big data | March 06, 2013

Charles Wheelan: "Statistics Have A Point Of View"

As Charles Wheelan tells MPR, the reason a lot of us stopped taking an interest in statistics is because we stopped being told why it was important. And, as the Naked Statistics author says in the interview, understanding statistics (even on a basic level) is important for all of us. One of the great things about statistics is that it gives us a shorthand way to convey and understand large amounts of complex information. To most of us, statistical formulas can look like a foreign language. However, as he argues in his book, finding a way to relate to the formulas and symbols can be extremely beneficial to the way we process the steady steam of data being thrown at us each day.

What's important to remember, however, is that a portion of the overall picture is often lost in statistical analysis. It's not possible to condense everything into a single stat, nor is it possible to always present every relevant stat in a discussion or campaign. "Statistics have a point of view," he explains. Stats can be picked and chosen to convey a certain perspective—making it even more important to understand how a sample was gathered and how information is presented. When you can understand what the statistic may be leaving out, you can better comprehend what is being expressed in the stat you are analyzing. Polling numbers, for example, can be a valuable tool in determining which way a certain part of the population is leaning politically. However, you have to ensure that the sample used to extrapolate those numbers is an accurate representation of the population. If you can ask yourself these questions when analyzing stats, you can gain a more comprehensive understanding of the information that influences your decisions.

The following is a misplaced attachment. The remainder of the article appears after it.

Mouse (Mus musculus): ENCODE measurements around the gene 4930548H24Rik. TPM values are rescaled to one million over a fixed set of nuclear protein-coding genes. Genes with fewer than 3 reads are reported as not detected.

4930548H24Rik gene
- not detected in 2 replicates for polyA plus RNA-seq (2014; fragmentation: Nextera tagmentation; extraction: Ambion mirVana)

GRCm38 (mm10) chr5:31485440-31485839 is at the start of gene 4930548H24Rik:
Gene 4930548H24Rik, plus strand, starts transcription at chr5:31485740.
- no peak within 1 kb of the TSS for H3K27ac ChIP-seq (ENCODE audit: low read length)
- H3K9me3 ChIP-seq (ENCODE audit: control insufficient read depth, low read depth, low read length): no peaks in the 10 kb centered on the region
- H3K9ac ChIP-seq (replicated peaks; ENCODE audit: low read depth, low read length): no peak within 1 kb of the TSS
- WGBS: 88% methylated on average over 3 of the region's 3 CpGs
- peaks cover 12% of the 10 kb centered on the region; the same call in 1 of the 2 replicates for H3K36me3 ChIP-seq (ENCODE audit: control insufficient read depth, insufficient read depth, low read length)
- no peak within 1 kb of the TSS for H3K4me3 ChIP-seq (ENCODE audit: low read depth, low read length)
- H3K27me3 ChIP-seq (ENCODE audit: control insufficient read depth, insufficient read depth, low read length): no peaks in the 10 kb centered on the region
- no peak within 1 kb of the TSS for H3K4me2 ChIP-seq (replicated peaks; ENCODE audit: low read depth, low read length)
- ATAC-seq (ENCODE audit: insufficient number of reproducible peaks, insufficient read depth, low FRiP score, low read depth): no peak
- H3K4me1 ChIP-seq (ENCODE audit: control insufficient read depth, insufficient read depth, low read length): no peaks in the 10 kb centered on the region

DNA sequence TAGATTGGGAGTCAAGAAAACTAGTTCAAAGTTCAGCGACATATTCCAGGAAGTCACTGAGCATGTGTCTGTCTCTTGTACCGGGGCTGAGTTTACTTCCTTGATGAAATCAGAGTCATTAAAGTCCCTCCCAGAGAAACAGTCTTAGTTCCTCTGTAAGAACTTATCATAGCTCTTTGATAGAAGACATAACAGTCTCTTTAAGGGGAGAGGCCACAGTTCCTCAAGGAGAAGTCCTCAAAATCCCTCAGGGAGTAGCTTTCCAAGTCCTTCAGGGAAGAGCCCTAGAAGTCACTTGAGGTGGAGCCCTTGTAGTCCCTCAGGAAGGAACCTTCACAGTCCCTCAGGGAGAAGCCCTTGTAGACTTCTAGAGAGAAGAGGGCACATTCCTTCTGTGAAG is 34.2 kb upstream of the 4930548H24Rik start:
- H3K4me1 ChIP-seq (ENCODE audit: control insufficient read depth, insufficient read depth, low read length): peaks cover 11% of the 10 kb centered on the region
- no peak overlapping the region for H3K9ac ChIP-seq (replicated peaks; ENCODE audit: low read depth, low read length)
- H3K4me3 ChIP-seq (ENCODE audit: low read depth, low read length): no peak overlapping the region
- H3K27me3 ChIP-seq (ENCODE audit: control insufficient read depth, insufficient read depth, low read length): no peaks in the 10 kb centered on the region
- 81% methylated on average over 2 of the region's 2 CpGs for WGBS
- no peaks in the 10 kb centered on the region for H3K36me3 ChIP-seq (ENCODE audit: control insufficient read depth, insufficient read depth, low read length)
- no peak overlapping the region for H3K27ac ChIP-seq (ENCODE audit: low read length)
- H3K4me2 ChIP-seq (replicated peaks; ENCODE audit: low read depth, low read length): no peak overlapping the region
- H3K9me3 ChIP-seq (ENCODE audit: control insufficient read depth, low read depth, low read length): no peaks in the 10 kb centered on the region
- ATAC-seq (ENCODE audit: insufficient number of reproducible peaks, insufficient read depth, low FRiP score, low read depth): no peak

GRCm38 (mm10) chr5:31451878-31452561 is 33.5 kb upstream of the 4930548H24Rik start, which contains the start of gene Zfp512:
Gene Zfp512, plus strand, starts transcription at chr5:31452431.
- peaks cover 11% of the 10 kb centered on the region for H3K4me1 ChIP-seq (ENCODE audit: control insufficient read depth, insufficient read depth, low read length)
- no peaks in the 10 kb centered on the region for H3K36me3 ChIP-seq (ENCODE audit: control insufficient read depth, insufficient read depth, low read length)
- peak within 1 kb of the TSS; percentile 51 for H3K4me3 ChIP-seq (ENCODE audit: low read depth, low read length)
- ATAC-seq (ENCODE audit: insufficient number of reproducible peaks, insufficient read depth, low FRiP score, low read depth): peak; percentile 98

Similar to his previous work, Naked Economics, Wheelan's new book strips the confusion and fear away from numbers and data. He also discusses similar themes in his popular Yahoo! column "Naked Statistics." In his talks, he explains that statistics are all around us—and embracing them allows us to transform raw data into knowledge that can truly benefit our lives.

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innovation | March 05, 2013